More space outside allowed homeowners to easily entertain family and friends safely.
“We’ve seen a sharp increase of home buyers with front porches on their wish lists,” adds Susan Moguel, marketing director at Arden, a residential agrihood community in Palm Beach County. “I believe that this trend will be sure to last. After all, once we see the added benefits these spaces bring to our lifestyles, it will be difficult to go back.”
- Hard-working kitchens. The pandemic saw kitchens everywhere getting the workout of a lifetime. Breakfast, lunch, dinner, cocktail hour, and snacks. Repeat for a year.
And that constant use of the kitchen inspired many people to improve their cooking skills and make some upgrades to the space.
“Homes were renovated with better countertops, kitchen appliances, and other cooking devices,” says Thomas Vibe, co-founder and managing partner at Stone Wizards.
“My wife and I were once uber-busy executives who went out for meals and socialized almost seven days a week,” adds Baron Christopher Hanson, lead consultant and owner of RedBaronUSA.com.
But eating solely at home during the pandemic saw them rethink their appliance and home design priorities in a different way.
“It meant the need for more room for refrigerator-freezers, more pantry space, and even a second oven and stovetop,” Hanson says.
- Dedicated sweat areas. “I’ve noticed this past year many people converting garages into gyms,” says Genesis Gutierrez, a licensed real estate agent and certified personal trainer based in California.
Other people decked out a basement or a spare room. But the result is the same: Many homes now have dedicated space as well as equipment for cardio and strength workouts.
“There will be people who will continue to go to the gym once they open back,” says Gutierrez. “Yet a large number have realized you can stay active without ever leaving home or paying for a gym membership.”
- Hands-free everything. Hands-free technology and appliances were around well before the pandemic, the fear of touching basically anything these past months kicked the tech into overdrive.
“After a year of prioritizing hygiene, today’s homeowners are looking for products that aid in the health and well-being of their families and lifestyles,” says Mary L. Cifuentes, Ferguson Bath, Kitchen and Lighting Gallery Northeast director in Lakewood, NJ.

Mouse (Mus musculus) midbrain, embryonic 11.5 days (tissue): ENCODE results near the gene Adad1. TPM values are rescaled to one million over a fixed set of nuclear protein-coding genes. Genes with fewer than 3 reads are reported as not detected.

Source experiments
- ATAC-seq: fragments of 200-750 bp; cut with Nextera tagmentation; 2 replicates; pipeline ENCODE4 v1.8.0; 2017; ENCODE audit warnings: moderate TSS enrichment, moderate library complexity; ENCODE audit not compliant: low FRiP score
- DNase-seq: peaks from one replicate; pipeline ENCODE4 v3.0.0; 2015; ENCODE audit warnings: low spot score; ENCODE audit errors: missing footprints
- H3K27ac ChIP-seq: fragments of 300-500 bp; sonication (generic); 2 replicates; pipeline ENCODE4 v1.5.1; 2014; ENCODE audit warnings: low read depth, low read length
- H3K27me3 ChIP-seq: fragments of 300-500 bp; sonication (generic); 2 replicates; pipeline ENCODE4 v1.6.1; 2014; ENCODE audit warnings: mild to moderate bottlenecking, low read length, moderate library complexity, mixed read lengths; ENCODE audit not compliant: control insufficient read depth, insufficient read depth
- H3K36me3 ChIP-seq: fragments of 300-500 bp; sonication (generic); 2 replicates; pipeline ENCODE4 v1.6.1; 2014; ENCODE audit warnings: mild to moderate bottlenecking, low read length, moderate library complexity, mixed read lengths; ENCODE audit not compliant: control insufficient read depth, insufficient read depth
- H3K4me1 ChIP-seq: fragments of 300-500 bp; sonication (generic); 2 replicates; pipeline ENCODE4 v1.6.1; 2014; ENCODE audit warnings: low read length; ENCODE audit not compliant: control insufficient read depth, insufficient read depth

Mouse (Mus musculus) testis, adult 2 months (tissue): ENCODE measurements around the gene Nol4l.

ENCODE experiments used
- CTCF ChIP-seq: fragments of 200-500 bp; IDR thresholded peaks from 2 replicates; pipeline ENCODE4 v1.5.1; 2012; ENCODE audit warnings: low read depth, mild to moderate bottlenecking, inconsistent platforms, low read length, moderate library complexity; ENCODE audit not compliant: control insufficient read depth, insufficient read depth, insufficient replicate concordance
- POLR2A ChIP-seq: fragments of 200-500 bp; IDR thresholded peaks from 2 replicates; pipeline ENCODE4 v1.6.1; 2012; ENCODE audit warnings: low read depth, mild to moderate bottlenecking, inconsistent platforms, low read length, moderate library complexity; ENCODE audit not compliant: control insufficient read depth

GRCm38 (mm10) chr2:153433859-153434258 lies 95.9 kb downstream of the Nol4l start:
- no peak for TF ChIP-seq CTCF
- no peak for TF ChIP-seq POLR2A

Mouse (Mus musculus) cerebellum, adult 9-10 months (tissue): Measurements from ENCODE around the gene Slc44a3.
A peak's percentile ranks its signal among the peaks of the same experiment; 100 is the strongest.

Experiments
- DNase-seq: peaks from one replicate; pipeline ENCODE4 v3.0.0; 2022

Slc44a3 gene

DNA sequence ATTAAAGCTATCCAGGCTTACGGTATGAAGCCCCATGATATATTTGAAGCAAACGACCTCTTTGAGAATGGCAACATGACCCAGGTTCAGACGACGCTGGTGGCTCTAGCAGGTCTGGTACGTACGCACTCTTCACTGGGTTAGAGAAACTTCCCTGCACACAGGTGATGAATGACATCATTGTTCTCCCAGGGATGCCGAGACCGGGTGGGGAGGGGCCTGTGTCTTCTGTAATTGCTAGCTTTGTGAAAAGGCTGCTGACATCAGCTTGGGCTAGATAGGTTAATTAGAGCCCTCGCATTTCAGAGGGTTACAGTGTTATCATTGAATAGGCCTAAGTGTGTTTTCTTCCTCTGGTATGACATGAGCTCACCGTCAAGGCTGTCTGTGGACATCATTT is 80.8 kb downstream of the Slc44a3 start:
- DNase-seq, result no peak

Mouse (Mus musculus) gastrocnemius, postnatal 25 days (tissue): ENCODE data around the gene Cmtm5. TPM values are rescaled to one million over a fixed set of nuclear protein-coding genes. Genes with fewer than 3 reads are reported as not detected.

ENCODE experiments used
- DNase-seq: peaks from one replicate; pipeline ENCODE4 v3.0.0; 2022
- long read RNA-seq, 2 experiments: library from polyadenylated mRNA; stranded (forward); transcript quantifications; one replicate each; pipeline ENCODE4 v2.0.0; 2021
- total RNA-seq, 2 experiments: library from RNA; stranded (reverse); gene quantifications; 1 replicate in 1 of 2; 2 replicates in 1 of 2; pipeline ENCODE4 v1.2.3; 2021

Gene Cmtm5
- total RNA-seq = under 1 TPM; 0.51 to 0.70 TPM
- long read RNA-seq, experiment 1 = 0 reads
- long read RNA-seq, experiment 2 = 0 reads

As we move further into 2021, Cifuentes says we’ll see more smart lighting solutions, smart keyless locks, touchless faucets, touchless toilets, and knock-open dishwashers.
“Homeowners can choose from a variety of hands-free fixtures and voice-activated solutions to limit their potential exposure to viruses and bacteria throughout their home,” says Cifuentes.
- Choosing the DIY route over in-person professional help. Yep, the pandemic forced homeowners to spend all their time at home—looking at their four walls and maybe thinking, “How can I improve this home’s space?”
“Issues that people may have otherwise ignored while spending less time at home became glaring and unavoidable during the pandemic,” says Cara Newhart, an interior designer and host of the podcast “Make Space.”
With the mandate to stay away from people, including contractors, many folks chose the DIY route to upgrade their homes. Along the way, we learned that DIY projects are an easy way to transform our spaces affordably—and allowed us a creative outlet as well.
“A lot of people have seen the benefit of simple and effective DIY projects, and they’re willing to stick to them,” adds Newhart.
- Mudroom makeovers. A trend that evolved as a result of the pandemic involved an often-overlooked space: the mudroom.
“It’s typically thought of only as the place where we remove and store coats and shoes,” says Cifuentes.
Over the past year, though, many homeowners elevated the mudroom by making it ultrafunctional. To avoid germs coming into the home, some homeowners added a washer/dryer and utility sink to make the mudroom a space to safely transition from the outside world into the privacy of their homes.
“With hygiene being top of mind, this may be a trend that stays long term as people strive to keep their homes as germ-free as possible,” says Cifuentes.